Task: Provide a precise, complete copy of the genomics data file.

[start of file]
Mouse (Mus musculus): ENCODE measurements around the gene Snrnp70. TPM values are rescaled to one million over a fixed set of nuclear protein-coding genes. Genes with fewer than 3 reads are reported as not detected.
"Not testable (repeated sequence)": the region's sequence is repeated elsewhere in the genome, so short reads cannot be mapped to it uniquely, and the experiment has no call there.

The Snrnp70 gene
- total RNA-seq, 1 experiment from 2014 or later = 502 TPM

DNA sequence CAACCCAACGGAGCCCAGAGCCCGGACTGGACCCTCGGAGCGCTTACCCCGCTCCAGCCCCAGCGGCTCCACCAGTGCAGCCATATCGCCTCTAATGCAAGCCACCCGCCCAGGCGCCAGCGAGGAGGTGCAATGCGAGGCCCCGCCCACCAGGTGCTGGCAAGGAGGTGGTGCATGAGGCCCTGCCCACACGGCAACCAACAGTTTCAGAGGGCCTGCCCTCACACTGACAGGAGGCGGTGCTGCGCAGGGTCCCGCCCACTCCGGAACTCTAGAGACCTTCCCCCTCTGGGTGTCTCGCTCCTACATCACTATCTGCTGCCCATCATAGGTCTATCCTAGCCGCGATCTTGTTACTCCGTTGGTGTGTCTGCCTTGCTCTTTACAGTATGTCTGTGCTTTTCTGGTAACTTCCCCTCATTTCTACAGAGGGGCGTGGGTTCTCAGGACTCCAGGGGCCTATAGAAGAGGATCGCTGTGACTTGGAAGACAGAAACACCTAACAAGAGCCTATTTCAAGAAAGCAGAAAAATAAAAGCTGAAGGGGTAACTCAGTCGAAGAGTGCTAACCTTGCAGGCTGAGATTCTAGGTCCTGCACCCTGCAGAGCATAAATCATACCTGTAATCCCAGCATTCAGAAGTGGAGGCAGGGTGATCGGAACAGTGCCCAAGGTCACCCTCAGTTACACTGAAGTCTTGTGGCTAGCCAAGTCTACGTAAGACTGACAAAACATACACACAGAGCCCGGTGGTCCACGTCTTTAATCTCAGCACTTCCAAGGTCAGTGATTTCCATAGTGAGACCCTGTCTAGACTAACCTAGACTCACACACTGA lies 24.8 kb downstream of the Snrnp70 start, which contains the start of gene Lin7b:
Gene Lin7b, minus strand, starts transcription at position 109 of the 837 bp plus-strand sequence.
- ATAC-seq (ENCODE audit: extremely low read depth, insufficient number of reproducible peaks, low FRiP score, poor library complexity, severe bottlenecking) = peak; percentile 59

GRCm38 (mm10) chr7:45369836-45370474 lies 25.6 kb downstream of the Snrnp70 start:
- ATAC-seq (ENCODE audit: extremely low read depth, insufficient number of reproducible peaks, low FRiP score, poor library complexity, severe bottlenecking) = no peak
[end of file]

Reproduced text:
Mouse (Mus musculus): ENCODE measurements around the gene Snrnp70. TPM values are rescaled to one million over a fixed set of nuclear protein-coding genes. Genes with fewer than 3 reads are reported as not detected.
"Not testable (repeated sequence)": the region's sequence is repeated elsewhere in the genome, so short reads cannot be mapped to it uniquely, and the experiment has no call there.

The Snrnp70 gene
- total RNA-seq, 1 experiment from 2014 or later = 502 TPM

DNA sequence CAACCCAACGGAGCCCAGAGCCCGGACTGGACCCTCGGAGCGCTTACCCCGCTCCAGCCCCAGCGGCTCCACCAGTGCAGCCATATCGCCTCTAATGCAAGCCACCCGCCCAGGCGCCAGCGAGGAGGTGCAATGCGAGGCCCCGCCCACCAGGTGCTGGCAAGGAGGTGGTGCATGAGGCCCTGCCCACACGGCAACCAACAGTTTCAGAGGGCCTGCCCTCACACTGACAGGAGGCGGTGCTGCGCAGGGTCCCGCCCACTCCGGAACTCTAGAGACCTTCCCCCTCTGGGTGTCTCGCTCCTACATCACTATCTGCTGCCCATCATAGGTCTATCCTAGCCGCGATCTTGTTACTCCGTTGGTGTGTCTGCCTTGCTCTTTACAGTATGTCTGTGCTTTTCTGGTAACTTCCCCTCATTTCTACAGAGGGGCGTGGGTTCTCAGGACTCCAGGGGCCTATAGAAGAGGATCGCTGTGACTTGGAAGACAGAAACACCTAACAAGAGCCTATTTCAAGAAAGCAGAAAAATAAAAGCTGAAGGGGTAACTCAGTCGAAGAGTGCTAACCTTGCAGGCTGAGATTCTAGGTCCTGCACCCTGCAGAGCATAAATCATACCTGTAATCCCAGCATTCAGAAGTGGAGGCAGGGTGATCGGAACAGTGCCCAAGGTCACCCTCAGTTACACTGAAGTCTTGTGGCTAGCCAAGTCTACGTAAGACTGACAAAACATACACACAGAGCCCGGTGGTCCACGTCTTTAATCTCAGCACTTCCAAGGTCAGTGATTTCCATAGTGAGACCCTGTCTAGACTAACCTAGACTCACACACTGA lies 24.8 kb downstream of the Snrnp70 start, which contains the start of gene Lin7b:
Gene Lin7b, minus strand, starts transcription at position 109 of the 837 bp plus-strand sequence.
- ATAC-seq (ENCODE audit: extremely low read depth, insufficient number of reproducible peaks, low FRiP score, poor library complexity, severe bottlenecking) = peak; percentile 59

GRCm38 (mm10) chr7:45369836-45370474 lies 25.6 kb downstream of the Snrnp70 start:
- ATAC-seq (ENCODE audit: extremely low read depth, insufficient number of reproducible peaks, low FRiP score, poor library complexity, severe bottlenecking) = no peak